A former Chief Judge of the Employment Court says it would be "worthwhile" for independent contract courier drivers to take class legal action if they can prove they earn less than the minimum wage.
Checkpoint revealed last week that courier drivers employed by companies such as New Zealand Post are required to purchase their own vans, uniforms and scanners, and are not entitled to sick pay or annual leave.
Numerous drivers have told Checkpoint they earn less than the minimum wage after expenses and tax are taken into account. They have to pay for others to cover them if they take sick leave, and often cannot work for any other company.
Graeme Colgan told Checkpoint the Kristine Bartlett pay equity case could be the precedent for independent contractors like courier drivers to also take legal action.
Mr Colgan said the legal process would be slow and would be fiercely defended by companies, and would likely go all the way to the Supreme Court.
"My view is that it would be worthwhile bringing such proceedings," he said.
"No one can guarantee the outcome of any litigation but an assessment on whether it's worthwhile to bring is a lower standard, but I think it's met from what I know."
There would be options in funding court proceedings, including a union helping, class action or help from litigation funding companies.
If successful, it could change the status of independent contractors to employees across the board.
"It would depend on the particular form of contract that the drivers have with a particular company but so long as the general principal is established that they are employees and that other companies have similar contracts, then what is likely to happen is the industry would need to re-evaluate the position and make some changes even though they hadn't been a defendant in the court proceedings."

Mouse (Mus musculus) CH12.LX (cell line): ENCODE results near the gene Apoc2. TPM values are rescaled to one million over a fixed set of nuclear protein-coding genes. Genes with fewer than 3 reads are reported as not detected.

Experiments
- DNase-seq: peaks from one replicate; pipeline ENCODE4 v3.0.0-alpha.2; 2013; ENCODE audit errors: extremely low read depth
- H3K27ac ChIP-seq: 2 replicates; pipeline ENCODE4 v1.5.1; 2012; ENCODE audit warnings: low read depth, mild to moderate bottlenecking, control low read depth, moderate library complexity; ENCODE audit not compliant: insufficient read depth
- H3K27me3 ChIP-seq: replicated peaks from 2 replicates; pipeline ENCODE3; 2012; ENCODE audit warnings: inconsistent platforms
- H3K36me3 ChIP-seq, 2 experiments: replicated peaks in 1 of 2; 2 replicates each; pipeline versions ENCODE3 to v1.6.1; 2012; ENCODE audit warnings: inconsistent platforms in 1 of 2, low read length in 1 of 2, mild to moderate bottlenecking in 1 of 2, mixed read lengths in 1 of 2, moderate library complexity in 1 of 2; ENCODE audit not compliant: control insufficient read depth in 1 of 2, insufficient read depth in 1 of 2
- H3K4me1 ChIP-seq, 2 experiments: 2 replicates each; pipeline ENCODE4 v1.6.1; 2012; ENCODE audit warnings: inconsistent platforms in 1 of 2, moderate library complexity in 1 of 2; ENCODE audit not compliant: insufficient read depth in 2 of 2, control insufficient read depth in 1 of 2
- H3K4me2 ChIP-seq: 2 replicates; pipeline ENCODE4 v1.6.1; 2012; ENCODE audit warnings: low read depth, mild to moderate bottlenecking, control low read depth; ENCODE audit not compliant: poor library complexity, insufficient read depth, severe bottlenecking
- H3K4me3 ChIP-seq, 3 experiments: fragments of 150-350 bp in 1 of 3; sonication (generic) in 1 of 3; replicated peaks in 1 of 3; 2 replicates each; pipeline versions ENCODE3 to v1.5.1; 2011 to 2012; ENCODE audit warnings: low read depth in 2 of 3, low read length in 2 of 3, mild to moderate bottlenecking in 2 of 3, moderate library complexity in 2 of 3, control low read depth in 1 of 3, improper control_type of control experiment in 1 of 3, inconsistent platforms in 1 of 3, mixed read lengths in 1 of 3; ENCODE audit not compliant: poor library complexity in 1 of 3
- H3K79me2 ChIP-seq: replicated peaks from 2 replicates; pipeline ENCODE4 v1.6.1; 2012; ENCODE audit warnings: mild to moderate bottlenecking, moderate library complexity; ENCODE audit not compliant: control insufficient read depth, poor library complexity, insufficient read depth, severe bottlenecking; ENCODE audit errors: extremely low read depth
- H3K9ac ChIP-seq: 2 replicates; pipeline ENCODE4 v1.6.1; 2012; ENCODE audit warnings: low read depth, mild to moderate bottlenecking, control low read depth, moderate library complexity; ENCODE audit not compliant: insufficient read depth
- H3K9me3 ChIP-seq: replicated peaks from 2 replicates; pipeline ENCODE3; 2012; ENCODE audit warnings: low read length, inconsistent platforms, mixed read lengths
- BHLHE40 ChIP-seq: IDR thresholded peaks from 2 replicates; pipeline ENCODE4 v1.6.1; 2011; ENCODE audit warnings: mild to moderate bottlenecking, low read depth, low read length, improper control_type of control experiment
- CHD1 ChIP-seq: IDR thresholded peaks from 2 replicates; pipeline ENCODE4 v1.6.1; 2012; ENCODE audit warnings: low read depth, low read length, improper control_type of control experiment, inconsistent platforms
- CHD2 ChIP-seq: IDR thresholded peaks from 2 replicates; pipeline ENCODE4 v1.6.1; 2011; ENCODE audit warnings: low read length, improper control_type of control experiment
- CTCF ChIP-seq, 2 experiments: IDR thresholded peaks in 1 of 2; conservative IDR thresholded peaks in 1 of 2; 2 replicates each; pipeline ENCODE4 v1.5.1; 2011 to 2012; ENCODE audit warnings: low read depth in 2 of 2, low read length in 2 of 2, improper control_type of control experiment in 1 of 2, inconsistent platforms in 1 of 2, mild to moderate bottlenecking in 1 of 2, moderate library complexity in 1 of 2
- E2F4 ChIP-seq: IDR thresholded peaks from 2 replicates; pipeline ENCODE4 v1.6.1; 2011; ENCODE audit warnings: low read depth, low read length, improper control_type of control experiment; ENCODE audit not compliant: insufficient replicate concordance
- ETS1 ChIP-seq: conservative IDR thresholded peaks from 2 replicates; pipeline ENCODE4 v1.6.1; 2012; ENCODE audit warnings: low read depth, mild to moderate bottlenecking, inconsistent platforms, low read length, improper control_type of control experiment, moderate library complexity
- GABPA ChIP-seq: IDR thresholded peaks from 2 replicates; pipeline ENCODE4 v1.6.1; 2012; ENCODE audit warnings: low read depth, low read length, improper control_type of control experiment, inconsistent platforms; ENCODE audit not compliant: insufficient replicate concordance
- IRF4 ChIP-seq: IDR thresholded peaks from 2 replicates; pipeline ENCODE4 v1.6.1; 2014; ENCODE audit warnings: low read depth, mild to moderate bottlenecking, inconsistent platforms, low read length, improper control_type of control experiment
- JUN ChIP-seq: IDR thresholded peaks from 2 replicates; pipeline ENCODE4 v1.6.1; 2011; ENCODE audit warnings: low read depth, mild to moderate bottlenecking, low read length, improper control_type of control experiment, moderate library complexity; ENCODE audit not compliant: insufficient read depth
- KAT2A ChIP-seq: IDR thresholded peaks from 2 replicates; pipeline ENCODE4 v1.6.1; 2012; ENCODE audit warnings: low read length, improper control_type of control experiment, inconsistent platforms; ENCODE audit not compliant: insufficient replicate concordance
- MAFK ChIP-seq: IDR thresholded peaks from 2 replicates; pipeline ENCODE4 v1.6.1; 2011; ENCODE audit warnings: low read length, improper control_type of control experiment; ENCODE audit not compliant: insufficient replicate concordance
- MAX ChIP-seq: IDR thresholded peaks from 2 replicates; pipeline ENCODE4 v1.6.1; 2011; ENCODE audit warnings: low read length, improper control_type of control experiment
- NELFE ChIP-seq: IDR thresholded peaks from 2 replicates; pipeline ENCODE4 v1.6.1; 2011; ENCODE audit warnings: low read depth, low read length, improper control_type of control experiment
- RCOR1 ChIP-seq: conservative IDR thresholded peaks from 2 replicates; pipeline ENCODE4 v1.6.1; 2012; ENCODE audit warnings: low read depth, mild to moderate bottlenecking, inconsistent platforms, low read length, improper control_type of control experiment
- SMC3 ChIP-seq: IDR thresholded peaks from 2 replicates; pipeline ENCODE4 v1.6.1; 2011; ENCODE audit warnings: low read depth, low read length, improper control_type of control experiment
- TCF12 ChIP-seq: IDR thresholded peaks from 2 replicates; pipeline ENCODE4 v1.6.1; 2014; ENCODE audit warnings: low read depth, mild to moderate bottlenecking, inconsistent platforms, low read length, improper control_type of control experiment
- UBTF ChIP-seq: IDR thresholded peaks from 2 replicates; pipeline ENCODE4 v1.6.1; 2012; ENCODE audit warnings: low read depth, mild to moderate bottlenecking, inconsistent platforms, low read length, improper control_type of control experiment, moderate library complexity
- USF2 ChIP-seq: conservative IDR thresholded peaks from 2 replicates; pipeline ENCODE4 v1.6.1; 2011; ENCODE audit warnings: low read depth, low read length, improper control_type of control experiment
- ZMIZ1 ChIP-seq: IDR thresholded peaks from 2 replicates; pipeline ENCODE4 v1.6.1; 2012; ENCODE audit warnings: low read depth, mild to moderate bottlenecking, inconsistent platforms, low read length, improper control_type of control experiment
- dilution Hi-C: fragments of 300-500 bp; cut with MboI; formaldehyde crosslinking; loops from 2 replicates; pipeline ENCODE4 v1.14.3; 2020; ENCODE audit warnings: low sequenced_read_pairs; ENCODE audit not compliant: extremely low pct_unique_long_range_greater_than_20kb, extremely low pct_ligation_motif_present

Lawyer Mary Nelson, who specialises in tax and IRD issues, is in no doubt courier drivers are "wage and salary earners with no rights".
"To me it's just a rort. It's really, really unfair. And these people, you know, straight off the bat they're in hardship.
"The only people I think that would be able to relate to this would be solo parents on a benefit… That's how precarious it is."
David Marra from the Christchurch Budget Service said contractors are increasingly seeking advice.
"You've got a whole lot of people who are doing everything right. They are working, they are trying to be self-sufficient but they can't make ends meet.
"I would say that every contractor that we have seen, the hourly rate is less than the minimum wage."
Working for free
One courier driver, who said he was paid less than the minimum wage after taxes and expenses, said he also worked for free.
He spent about 90 minutes a morning, from 5am, six days a week sorting freight. He's not paid till he starts delivering parcels, about 6.30am.
"We have bought it up, they have looked into it at getting freight sorted and paying us for it," he said.
But nothing has happened.
New Zealand Post said drivers sometimes sorted before deliveries in "some smaller, unmanned sites".
It said an hour a day's payment for this was factored into monthly minimum payments.
But it refused to say what those payments were.
And it's been unable to say what drivers earn, per hour, after costs.